Sunday, June 03, 2012
[Start][Previously on]

The Shadow of Heidegger

In 1945 the war ended.

The United States (in Hiroshima and Nagasaki) dropped atomic bombs on civilian populations.

Churchill, earlier, has massacred the city of Dresden.

I wrote, page back, a somber phrase: “Germany was in love with death”. Worse: the human condition is in love with death.

Hitler, they say, killed himself; Goebbels too.

Alfred Rosenberg was judged at Nuremburg. They hung him.

Atrocious stories (backed by films I have declined to watch) started making the rounds about concentration and extermination camps that were run in our nation. These stories attribute to Germany massacres whose numbers transgress all limits. While they are not rigorously established by international commissions independent of the vengefulness of the allies I’ll suspend my judgment of them.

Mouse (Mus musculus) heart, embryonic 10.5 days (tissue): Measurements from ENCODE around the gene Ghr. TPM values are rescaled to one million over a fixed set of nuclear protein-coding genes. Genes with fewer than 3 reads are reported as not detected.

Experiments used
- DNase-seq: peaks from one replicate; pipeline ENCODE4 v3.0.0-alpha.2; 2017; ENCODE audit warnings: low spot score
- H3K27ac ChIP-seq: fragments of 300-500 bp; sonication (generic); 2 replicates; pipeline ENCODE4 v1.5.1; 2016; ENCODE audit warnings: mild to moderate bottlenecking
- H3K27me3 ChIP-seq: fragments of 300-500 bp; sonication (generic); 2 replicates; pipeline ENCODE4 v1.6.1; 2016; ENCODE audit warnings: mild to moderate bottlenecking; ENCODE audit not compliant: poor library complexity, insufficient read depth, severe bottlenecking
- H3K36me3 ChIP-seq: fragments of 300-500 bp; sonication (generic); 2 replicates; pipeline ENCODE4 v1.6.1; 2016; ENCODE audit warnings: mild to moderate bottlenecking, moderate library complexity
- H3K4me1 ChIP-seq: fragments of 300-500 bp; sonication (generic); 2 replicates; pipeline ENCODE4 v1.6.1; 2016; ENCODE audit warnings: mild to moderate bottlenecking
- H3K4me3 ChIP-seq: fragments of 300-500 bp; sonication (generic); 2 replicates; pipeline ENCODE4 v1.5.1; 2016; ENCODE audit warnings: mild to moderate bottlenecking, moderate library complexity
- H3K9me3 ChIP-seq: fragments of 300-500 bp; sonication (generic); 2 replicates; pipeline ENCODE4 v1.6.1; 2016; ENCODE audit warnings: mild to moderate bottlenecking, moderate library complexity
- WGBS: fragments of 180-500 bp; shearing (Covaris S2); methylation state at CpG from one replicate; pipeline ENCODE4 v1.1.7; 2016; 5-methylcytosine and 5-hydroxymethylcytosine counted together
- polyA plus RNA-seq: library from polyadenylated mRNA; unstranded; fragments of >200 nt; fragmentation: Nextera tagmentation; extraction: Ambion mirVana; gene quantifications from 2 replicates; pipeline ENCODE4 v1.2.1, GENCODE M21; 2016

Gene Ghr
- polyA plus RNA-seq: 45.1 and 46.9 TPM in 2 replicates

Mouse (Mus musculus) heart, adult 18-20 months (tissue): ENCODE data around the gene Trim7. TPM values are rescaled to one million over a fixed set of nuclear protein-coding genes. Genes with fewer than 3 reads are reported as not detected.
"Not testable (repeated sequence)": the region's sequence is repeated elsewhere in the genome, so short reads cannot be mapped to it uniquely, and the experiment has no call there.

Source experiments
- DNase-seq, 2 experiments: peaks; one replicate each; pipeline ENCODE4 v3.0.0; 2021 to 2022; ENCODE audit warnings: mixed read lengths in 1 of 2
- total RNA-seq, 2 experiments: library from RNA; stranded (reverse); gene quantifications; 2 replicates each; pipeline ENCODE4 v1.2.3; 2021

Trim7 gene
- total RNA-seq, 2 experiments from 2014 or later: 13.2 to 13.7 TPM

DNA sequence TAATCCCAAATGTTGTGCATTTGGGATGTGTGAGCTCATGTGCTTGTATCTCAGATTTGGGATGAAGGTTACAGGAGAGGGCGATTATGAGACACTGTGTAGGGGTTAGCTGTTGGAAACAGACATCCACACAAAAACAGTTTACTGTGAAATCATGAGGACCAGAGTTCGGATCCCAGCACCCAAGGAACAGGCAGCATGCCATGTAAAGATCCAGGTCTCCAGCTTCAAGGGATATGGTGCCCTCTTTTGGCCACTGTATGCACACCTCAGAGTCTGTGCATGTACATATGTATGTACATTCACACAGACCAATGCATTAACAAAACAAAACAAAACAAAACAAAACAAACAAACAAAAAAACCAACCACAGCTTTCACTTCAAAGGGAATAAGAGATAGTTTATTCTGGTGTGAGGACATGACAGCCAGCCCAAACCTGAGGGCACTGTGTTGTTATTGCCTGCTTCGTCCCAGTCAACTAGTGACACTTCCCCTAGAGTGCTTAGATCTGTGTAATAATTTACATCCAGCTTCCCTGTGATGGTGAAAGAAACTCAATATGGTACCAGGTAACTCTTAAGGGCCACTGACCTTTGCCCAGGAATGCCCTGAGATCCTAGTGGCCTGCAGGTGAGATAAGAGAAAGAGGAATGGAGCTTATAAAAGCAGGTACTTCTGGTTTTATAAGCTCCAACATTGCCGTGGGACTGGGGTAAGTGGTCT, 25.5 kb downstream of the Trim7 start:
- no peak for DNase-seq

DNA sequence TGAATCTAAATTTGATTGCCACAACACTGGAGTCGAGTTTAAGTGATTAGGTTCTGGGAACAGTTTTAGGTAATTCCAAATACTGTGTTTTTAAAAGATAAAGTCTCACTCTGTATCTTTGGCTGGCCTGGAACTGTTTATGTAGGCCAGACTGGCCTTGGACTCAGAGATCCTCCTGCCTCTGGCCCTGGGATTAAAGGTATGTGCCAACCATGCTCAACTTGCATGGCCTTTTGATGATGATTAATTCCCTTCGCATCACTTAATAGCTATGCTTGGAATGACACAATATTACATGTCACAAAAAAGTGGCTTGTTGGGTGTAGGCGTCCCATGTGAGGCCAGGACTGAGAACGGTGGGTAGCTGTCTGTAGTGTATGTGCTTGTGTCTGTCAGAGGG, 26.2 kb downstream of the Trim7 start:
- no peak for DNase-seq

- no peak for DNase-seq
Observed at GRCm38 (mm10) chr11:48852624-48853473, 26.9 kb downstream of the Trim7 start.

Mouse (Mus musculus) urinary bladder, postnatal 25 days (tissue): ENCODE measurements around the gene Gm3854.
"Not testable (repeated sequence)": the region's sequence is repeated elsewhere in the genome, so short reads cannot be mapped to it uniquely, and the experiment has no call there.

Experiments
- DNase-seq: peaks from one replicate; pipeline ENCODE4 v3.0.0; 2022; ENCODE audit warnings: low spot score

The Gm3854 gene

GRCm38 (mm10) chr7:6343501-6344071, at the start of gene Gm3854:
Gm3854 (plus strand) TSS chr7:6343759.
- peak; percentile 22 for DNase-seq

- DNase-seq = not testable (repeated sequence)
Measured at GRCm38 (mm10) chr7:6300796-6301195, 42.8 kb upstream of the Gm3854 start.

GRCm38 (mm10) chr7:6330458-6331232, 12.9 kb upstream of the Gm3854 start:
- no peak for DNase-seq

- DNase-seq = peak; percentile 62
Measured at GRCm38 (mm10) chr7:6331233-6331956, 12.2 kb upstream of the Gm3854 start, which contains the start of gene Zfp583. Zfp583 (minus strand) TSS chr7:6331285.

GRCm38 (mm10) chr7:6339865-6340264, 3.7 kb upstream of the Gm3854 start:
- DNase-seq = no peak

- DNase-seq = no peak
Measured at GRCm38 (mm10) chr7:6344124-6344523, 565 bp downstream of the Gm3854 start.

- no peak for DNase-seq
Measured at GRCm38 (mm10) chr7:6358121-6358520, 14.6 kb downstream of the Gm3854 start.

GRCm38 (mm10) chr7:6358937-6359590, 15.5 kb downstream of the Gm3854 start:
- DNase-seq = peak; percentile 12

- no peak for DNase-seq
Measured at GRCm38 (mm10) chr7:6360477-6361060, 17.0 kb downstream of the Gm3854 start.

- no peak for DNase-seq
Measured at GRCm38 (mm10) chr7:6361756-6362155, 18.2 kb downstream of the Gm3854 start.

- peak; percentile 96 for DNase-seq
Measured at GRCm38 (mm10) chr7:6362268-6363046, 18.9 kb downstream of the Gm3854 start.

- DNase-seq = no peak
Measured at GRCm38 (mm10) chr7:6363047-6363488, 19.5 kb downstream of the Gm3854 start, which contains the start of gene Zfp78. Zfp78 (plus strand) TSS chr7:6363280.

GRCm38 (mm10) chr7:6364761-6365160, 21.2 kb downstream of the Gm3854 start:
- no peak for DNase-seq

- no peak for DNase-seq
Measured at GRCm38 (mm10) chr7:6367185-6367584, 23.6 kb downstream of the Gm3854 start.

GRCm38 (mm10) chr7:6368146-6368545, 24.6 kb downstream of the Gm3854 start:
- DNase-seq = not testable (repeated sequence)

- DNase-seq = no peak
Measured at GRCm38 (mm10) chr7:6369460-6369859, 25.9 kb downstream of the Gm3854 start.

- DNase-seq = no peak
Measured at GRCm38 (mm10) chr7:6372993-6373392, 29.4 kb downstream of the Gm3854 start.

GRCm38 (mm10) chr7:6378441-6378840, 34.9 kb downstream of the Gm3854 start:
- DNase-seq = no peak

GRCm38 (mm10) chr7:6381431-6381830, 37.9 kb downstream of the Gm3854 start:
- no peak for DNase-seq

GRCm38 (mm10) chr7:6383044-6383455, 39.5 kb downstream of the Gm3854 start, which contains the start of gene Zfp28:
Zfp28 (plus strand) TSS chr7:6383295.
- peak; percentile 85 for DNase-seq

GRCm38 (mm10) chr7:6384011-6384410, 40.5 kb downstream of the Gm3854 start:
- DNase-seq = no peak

In the meantime, I don’t doubt that: they lie. We are a metaphysical people, the center of the West, the inheritors of Hellenic greatness, not assassins.

Heidegger was humiliated.

He was subjected to denazification proceedings.

He was barred from continuing his classes at the university.

In France, everyone read or tried to read L'Être et le Néant. I book dictated by Heidegger. Magisterially written and recreated by Sartre. A book that – many said – expressed the spirit of the French Resistance.

What miracle had Sartre produced? How had it been possible for him to express the spirit of the French Resistance through a book written by a Nazi?

The implausible, the incredible, do not dwell only in Argentina, Martin.

Some years passed. I taught German and philosophy. My Spanish was good. I was, since my youth, a dedicated reader of the Quijote.

Towards the end of 1948 they called me.

They were waiting for Eichmann.

While they awaited him, they called me.


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